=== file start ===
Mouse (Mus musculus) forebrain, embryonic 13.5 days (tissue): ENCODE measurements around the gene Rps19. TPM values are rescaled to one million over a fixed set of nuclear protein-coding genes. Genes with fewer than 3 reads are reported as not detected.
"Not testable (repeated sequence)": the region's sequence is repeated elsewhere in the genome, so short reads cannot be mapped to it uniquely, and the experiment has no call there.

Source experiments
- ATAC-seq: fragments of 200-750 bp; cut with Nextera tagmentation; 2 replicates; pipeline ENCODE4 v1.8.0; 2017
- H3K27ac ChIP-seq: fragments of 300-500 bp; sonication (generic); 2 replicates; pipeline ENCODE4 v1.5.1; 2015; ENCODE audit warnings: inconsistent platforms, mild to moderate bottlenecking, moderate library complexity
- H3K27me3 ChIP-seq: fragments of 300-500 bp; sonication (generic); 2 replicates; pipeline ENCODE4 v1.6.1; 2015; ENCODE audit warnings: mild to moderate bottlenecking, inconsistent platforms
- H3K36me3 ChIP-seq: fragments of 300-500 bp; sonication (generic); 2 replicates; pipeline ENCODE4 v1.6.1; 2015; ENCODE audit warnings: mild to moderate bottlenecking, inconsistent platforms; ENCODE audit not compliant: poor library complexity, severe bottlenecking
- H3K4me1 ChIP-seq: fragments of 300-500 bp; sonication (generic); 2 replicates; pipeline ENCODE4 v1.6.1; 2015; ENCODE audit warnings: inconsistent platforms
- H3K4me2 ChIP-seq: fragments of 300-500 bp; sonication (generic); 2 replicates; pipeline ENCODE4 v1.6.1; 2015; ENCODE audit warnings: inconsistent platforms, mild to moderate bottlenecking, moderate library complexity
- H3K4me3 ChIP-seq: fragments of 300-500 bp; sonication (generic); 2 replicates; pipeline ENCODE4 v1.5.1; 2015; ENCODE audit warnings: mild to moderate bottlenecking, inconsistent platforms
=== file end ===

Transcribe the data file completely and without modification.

Mouse (Mus musculus) forebrain, embryonic 13.5 days (tissue): ENCODE measurements around the gene Rps19. TPM values are rescaled to one million over a fixed set of nuclear protein-coding genes. Genes with fewer than 3 reads are reported as not detected.
"Not testable (repeated sequence)": the region's sequence is repeated elsewhere in the genome, so short reads cannot be mapped to it uniquely, and the experiment has no call there.

Source experiments
- ATAC-seq: fragments of 200-750 bp; cut with Nextera tagmentation; 2 replicates; pipeline ENCODE4 v1.8.0; 2017
- H3K27ac ChIP-seq: fragments of 300-500 bp; sonication (generic); 2 replicates; pipeline ENCODE4 v1.5.1; 2015; ENCODE audit warnings: inconsistent platforms, mild to moderate bottlenecking, moderate library complexity
- H3K27me3 ChIP-seq: fragments of 300-500 bp; sonication (generic); 2 replicates; pipeline ENCODE4 v1.6.1; 2015; ENCODE audit warnings: mild to moderate bottlenecking, inconsistent platforms
- H3K36me3 ChIP-seq: fragments of 300-500 bp; sonication (generic); 2 replicates; pipeline ENCODE4 v1.6.1; 2015; ENCODE audit warnings: mild to moderate bottlenecking, inconsistent platforms; ENCODE audit not compliant: poor library complexity, severe bottlenecking
- H3K4me1 ChIP-seq: fragments of 300-500 bp; sonication (generic); 2 replicates; pipeline ENCODE4 v1.6.1; 2015; ENCODE audit warnings: inconsistent platforms
- H3K4me2 ChIP-seq: fragments of 300-500 bp; sonication (generic); 2 replicates; pipeline ENCODE4 v1.6.1; 2015; ENCODE audit warnings: inconsistent platforms, mild to moderate bottlenecking, moderate library complexity
- H3K4me3 ChIP-seq: fragments of 300-500 bp; sonication (generic); 2 replicates; pipeline ENCODE4 v1.5.1; 2015; ENCODE audit warnings: mild to moderate bottlenecking, inconsistent platforms